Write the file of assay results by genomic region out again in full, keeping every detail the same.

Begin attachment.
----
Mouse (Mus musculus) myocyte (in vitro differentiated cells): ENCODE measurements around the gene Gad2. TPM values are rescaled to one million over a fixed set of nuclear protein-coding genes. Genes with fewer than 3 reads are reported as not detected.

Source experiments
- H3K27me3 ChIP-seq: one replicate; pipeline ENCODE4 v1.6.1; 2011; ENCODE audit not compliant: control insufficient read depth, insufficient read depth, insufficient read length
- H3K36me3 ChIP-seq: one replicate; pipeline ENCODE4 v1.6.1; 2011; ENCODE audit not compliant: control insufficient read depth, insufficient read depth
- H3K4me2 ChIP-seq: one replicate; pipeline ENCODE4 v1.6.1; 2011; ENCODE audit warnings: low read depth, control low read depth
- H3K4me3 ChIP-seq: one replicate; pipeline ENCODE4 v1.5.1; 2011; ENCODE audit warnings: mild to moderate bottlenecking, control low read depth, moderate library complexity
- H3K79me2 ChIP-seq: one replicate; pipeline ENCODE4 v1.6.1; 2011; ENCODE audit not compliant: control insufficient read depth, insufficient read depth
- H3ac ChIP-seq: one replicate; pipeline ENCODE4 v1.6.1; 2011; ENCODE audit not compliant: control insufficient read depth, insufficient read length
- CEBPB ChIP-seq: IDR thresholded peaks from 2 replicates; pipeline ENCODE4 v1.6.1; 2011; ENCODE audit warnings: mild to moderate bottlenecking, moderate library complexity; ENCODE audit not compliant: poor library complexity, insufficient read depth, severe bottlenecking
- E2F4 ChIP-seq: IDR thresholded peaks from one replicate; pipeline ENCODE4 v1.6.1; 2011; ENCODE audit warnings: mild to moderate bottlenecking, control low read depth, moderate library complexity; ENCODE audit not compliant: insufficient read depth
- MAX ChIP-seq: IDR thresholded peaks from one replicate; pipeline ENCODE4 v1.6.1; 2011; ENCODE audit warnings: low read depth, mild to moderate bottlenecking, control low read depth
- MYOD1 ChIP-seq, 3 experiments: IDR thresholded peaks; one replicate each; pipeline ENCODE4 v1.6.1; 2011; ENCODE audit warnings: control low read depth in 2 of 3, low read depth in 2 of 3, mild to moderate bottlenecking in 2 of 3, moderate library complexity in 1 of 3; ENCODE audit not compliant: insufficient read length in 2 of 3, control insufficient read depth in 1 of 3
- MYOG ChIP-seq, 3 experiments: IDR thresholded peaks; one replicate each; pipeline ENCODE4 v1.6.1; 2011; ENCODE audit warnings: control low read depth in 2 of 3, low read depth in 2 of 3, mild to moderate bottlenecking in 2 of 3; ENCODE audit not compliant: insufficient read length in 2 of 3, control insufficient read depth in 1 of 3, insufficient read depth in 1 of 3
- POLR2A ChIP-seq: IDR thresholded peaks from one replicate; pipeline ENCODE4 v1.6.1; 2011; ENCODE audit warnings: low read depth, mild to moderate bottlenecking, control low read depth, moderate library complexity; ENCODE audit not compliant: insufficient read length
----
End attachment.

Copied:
Mouse (Mus musculus) myocyte (in vitro differentiated cells): ENCODE measurements around the gene Gad2. TPM values are rescaled to one million over a fixed set of nuclear protein-coding genes. Genes with fewer than 3 reads are reported as not detected.

Source experiments
- H3K27me3 ChIP-seq: one replicate; pipeline ENCODE4 v1.6.1; 2011; ENCODE audit not compliant: control insufficient read depth, insufficient read depth, insufficient read length
- H3K36me3 ChIP-seq: one replicate; pipeline ENCODE4 v1.6.1; 2011; ENCODE audit not compliant: control insufficient read depth, insufficient read depth
- H3K4me2 ChIP-seq: one replicate; pipeline ENCODE4 v1.6.1; 2011; ENCODE audit warnings: low read depth, control low read depth
- H3K4me3 ChIP-seq: one replicate; pipeline ENCODE4 v1.5.1; 2011; ENCODE audit warnings: mild to moderate bottlenecking, control low read depth, moderate library complexity
- H3K79me2 ChIP-seq: one replicate; pipeline ENCODE4 v1.6.1; 2011; ENCODE audit not compliant: control insufficient read depth, insufficient read depth
- H3ac ChIP-seq: one replicate; pipeline ENCODE4 v1.6.1; 2011; ENCODE audit not compliant: control insufficient read depth, insufficient read length
- CEBPB ChIP-seq: IDR thresholded peaks from 2 replicates; pipeline ENCODE4 v1.6.1; 2011; ENCODE audit warnings: mild to moderate bottlenecking, moderate library complexity; ENCODE audit not compliant: poor library complexity, insufficient read depth, severe bottlenecking
- E2F4 ChIP-seq: IDR thresholded peaks from one replicate; pipeline ENCODE4 v1.6.1; 2011; ENCODE audit warnings: mild to moderate bottlenecking, control low read depth, moderate library complexity; ENCODE audit not compliant: insufficient read depth
- MAX ChIP-seq: IDR thresholded peaks from one replicate; pipeline ENCODE4 v1.6.1; 2011; ENCODE audit warnings: low read depth, mild to moderate bottlenecking, control low read depth
- MYOD1 ChIP-seq, 3 experiments: IDR thresholded peaks; one replicate each; pipeline ENCODE4 v1.6.1; 2011; ENCODE audit warnings: control low read depth in 2 of 3, low read depth in 2 of 3, mild to moderate bottlenecking in 2 of 3, moderate library complexity in 1 of 3; ENCODE audit not compliant: insufficient read length in 2 of 3, control insufficient read depth in 1 of 3
- MYOG ChIP-seq, 3 experiments: IDR thresholded peaks; one replicate each; pipeline ENCODE4 v1.6.1; 2011; ENCODE audit warnings: control low read depth in 2 of 3, low read depth in 2 of 3, mild to moderate bottlenecking in 2 of 3; ENCODE audit not compliant: insufficient read length in 2 of 3, control insufficient read depth in 1 of 3, insufficient read depth in 1 of 3
- POLR2A ChIP-seq: IDR thresholded peaks from one replicate; pipeline ENCODE4 v1.6.1; 2011; ENCODE audit warnings: low read depth, mild to moderate bottlenecking, control low read depth, moderate library complexity; ENCODE audit not compliant: insufficient read length